Some of Our Compadres Are Singin’ On Sunday

Many thanks to Mariann Wizard for bringing this to our attention.

Protest music has been around for thousands of years. It just leaks out every so often and helps make history.

A group of young people and not-so-young people have gotten together to sing one of my songs that I wrote around 1965 about the Vietnam War. And they’ve done what I did a few years ago; they’re singing it about the situation in Iraq. “Bring ’em Home!”

You can watch them singing and share it with your friends right here:

What they are saying is we need to send the politicians a message in a language they understand: election day votes. Here in New York, voting on the Working Families line is the best way to tell the politicians, bring them home, bring them home.

We’re in a very dangerous situation. The problems in the Middle East are not going away — they’re getting worse. Churchill said, anybody who thinks, when they get into a war, that they know what’s going to happen, is fooling themselves. With all the power that the American military establishment has, they still cannot predict all the things that are going to happen.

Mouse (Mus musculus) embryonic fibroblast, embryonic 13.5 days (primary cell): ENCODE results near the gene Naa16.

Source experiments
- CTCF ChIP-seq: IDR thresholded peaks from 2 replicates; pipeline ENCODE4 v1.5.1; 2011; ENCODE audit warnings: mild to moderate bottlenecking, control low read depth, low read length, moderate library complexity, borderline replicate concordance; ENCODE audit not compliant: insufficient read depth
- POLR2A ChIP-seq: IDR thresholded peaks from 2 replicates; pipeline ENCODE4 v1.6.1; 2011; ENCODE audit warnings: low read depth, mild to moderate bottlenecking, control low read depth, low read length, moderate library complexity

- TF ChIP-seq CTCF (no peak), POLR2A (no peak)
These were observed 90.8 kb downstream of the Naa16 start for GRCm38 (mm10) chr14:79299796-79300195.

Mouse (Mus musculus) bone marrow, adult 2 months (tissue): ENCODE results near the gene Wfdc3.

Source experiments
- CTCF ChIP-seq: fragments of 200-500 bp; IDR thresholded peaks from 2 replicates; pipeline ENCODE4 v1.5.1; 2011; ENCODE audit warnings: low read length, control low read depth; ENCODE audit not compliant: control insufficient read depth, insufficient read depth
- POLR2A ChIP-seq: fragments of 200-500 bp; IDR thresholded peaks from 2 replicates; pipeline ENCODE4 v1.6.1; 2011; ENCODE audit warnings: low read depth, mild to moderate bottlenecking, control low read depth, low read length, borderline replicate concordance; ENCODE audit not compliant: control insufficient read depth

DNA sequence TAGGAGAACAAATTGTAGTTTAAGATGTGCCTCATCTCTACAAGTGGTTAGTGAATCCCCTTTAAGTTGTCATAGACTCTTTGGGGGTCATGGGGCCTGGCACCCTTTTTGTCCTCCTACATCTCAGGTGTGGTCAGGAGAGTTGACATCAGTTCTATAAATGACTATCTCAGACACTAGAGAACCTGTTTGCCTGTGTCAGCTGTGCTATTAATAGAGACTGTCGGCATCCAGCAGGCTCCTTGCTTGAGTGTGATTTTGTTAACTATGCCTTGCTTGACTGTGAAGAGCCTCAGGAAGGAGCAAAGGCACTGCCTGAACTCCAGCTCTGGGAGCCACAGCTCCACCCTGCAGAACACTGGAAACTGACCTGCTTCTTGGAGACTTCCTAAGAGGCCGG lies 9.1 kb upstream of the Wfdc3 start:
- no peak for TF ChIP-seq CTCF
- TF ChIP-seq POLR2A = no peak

To quote Martin Luther King, the weakness of violence is that it always creates more violence. Darkness cannot drive out darkness. Only light can do that. Hate cannot drive out hate. Only love can do that.

That’s the message at the end of the song, “the world needs teachers, books and schools . . . And learning a few universal rules.” I’m glad they left that verse in.

Watch the video and then pass it on:

There’s a saying from William James a young friend painted on my barn. It goes: “I am done with great things and big things, great institutions and big success, and I am for all those tiny invisible molecular moral forces that work from individual to individual . . . like so many rootlets, or like the capillary oozing of water, which, if given time, will rend the hardest monuments of pride.”

Apply this to the current situation: Take this email and forward it to your friends and family. Technology will save us if it doesn’t wipe us out first.

We need to spread this message. Back in the sixties, I’d go from college to college to college singing songs. That’s how folk songs were shared. Sure, some person who thought it was an unpatriotic song might boo, but a few seconds later he’d be drowned out by a few thousands voices who started cheering enthusiastically. Made the poor guy start thinking.

Change comes through small organizations. You divide up the jobs: Some people sing bass, some sing soprano. Some copy the sheet music, others drive and pick up those who ride the subway. You take small steps. They all add up.

Take a small step today. Here’s your part: Tell your family and your friends about what we can do to send a message to the politicians to bring our troops home. And then vote on election day.

The very worst thing is for people to say: “My vote doesn’t count. So why bother to vote at all?” Our votes do count. And if we vote to bring the troops home, they count even more.

Let’s bring them home:

In solidarity,

Pete Seeger

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